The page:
Who Knows Where the Winds May Take You?
THE next time you're on a beach, look up. Chances are you'll see a bright, sassy kite dancing in the wind. If you see several swooping together like synchronized skydivers, you've spotted stunt kites. Or you might see a giant pair of legs kicking at the clouds. That's a flow-form kite. And if a crayon-colored serpent waves its tail at you, wave back. That's a dragon kite inviting you to join the fun.
Kites are hard to resist these days. Thanks to innovative designs, strong new fabrics for sails, and sturdy synthetic frames, they can soar higher, dive lower, and loop into acrobatic feats as never before. But kites don't have to be made of high-tech materials to fly well. For centuries people used silk and bamboo, or paper and sticks, to create all kinds of airworthy kites.
The first kite was probably invented in China more than 2,000 years ago. No one knows for sure who invented it. Some say it was a seaman watching a sail filled by the wind. Perhaps it was simply a girl holding her hat by its chin string on a breezy day. The inventor's name was soon forgotten, but the idea spread throughout China and beyond.
Chinese army generals used kites to signal their troops and with giant kites flew spies over their enemies. Malaysian fishermen created leaf-shaped kites to quietly sink their lines without scaring their prey. And in Korea, small kites were designed to loft love letters over garden walls.
All kites, whether they're large enough to hoist a human being or small enough to deliver a letter, are carried upward by a force called "lift." A kite needs enough lift to overcome gravity and a force called "drag." Drag is the resisting force against the kite as it moves forward.
To get a feel for how lift works, and how kites fly, put your hand into a strong wind. Keep your palm flat, with your fingers pointed directly into the flow. Now raise your fingers slightly. The deflected current will lift your hand. If your fingers move too far up, turbulence and the force of drag will begin to overpower the force of lift - and your "kite" will fall.
Some kites need long tails or several "bridles" to keep them angled correctly into the wind. A bridle is the string across the front of a kite that connects it to its flying line. Other kites rely more on their shape to keep them aloft and need no tail at all.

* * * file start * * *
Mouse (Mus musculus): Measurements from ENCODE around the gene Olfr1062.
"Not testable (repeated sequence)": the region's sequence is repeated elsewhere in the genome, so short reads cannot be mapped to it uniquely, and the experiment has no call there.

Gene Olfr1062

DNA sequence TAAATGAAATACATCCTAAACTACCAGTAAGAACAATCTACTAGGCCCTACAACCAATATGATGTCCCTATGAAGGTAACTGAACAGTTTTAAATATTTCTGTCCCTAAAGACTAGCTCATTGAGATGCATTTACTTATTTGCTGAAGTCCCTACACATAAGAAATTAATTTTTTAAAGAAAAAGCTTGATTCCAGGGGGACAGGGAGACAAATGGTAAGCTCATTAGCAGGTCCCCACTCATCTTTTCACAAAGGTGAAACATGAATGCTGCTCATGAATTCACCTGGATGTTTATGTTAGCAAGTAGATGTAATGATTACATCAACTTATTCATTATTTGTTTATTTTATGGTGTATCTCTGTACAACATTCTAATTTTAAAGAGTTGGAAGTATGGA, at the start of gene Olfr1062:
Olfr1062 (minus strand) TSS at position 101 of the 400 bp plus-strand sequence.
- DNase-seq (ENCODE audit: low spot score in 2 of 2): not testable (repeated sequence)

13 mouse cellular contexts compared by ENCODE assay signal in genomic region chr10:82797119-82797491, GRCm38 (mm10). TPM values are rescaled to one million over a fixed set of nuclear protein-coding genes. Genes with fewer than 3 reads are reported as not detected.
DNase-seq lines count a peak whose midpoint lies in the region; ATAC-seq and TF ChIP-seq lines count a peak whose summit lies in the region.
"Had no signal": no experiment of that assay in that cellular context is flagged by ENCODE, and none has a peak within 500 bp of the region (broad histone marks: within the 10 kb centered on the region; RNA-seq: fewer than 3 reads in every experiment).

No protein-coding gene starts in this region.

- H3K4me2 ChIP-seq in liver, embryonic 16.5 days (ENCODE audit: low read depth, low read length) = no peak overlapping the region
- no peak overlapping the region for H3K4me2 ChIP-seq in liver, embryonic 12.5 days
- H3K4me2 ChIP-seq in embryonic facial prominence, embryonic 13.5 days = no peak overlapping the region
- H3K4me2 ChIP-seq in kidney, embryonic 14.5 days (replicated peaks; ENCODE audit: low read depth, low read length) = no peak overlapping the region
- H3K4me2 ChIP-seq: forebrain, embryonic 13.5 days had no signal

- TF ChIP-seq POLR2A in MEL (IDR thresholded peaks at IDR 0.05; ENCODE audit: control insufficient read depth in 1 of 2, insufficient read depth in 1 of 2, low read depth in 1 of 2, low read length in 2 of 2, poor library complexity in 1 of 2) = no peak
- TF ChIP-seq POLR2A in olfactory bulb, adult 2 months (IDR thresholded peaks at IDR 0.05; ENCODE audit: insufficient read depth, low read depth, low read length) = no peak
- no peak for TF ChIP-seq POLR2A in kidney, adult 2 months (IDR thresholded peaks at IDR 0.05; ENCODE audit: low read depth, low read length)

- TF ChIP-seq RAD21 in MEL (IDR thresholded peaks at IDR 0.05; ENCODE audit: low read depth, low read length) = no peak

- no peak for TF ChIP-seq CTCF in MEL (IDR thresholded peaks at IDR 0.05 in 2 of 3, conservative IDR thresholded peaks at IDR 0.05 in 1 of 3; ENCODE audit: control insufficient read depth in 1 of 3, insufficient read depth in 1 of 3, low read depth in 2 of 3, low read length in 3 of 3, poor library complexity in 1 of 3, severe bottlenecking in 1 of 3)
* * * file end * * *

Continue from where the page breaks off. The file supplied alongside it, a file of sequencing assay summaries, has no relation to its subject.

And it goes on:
By the time kites reached America, almost 2,000 years after they were born, they had become the tool of scientists and inventors. Benjamin Franklin used one in his historic lightning and key experiment in 1752. (Kites should never be flown during a storm, by the way; it's very dangerous.)
In 1903, Wilbur and Orville Wright's kite experiments led them to the creation of the world's first powered plane. The wing of their famous "Kitty Hawk" biplane, the invention that unfastened the gate to the space age, looks something like a long box kite.
Then there's the story - some would call it a tall tale - of Windwagon Smith. When Indians shot his horses, Smith got across the Sea of Grass in New Mexico by hitching his Conestoga wagon to a giant kite. Or so they say.
People don't use Conestogas any more, but kites are as popular as ever. Kite festivals, for instance, can be found in many parts of the world.
In Bermuda each Easter, thousands of kites are sent up and then released into the sky. The custom began long ago when a Sunday school teacher wanted to demonstrate Jesus' ascension. On Good Friday, he took his class to a beach where he launched a kite on which he'd painted a picture of Jesus. When the kite was sailing overhead, he cut the string. The kite rose higher and finally disappeared from sight. The lesson became a legend and then a national custom.
In Thailand, a different kind of festival is staged each spring. Two kites, flown by teams, battle each other for dominance of the skies in front of the royal palace in the capital city of Bangkok. A large star-shaped "male" kite competes with a smaller diamond-shaped "female" version. Each team tries to maneuver its kite so that its flying line crosses and finally cuts its opponent's strings.
Team-style kite battles, which have been popular in Asia for centuries, are also a growing sport in the United States. Many traditional kite festivals, which can be found in every part of the country, have added battles to their agendas in recent years.
To locate a festival in your area, contact the parks and recreation department or the chamber of commerce. Or if you can find a beach or an open field, build a newspaper-and-dowel kite and take to the skies on your own.
Use the plans on this page to construct a serpent kite. It's easy to make and easy to fly. After the serpent, you may want to try more complicated designs. Check your library. There are excellent books and magazines that explain how to build and fly kites. When you've mastered a few kites designed by other people, you may want to design one yourself.
After that, who knows where the winds will take you.
`Kidspace' is a place on the Home Forum pages where kids can find stories that will tickle imaginations, entertain with a tall tale, explain how things work, or describe a real-life event. These articles appear twice a month, always on a Tuesday.